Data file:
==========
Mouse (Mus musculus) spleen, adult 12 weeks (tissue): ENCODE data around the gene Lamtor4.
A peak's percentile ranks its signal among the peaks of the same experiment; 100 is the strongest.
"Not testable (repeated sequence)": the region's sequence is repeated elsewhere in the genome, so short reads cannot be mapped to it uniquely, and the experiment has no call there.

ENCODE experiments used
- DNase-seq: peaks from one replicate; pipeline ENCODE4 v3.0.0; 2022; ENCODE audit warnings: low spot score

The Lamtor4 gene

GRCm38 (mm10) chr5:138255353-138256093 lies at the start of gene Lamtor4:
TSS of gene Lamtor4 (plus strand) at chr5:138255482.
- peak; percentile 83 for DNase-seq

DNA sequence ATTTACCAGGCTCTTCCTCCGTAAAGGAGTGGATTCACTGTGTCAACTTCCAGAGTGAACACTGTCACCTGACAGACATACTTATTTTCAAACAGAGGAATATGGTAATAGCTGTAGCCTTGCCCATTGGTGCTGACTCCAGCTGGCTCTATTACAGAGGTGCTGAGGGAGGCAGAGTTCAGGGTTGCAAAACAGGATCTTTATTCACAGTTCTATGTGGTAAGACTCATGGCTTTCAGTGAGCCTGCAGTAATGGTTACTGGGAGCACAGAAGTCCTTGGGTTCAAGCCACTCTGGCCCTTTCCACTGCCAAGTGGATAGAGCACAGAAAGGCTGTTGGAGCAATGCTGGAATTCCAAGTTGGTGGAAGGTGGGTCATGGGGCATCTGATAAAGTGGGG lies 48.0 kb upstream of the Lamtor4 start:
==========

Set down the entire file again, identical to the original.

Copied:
Mouse (Mus musculus) spleen, adult 12 weeks (tissue): ENCODE data around the gene Lamtor4.
A peak's percentile ranks its signal among the peaks of the same experiment; 100 is the strongest.
"Not testable (repeated sequence)": the region's sequence is repeated elsewhere in the genome, so short reads cannot be mapped to it uniquely, and the experiment has no call there.

ENCODE experiments used
- DNase-seq: peaks from one replicate; pipeline ENCODE4 v3.0.0; 2022; ENCODE audit warnings: low spot score

The Lamtor4 gene

GRCm38 (mm10) chr5:138255353-138256093 lies at the start of gene Lamtor4:
TSS of gene Lamtor4 (plus strand) at chr5:138255482.
- peak; percentile 83 for DNase-seq

DNA sequence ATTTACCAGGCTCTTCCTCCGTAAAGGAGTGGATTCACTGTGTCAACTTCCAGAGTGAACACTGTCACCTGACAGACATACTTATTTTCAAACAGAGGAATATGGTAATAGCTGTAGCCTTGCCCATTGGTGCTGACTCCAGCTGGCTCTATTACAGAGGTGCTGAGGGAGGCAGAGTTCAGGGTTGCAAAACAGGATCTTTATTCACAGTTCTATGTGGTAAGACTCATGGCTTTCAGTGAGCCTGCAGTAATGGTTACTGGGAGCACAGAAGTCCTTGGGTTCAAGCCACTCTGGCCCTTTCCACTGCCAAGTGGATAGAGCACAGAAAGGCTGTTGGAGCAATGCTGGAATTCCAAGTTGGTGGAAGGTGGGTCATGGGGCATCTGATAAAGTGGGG lies 48.0 kb upstream of the Lamtor4 start: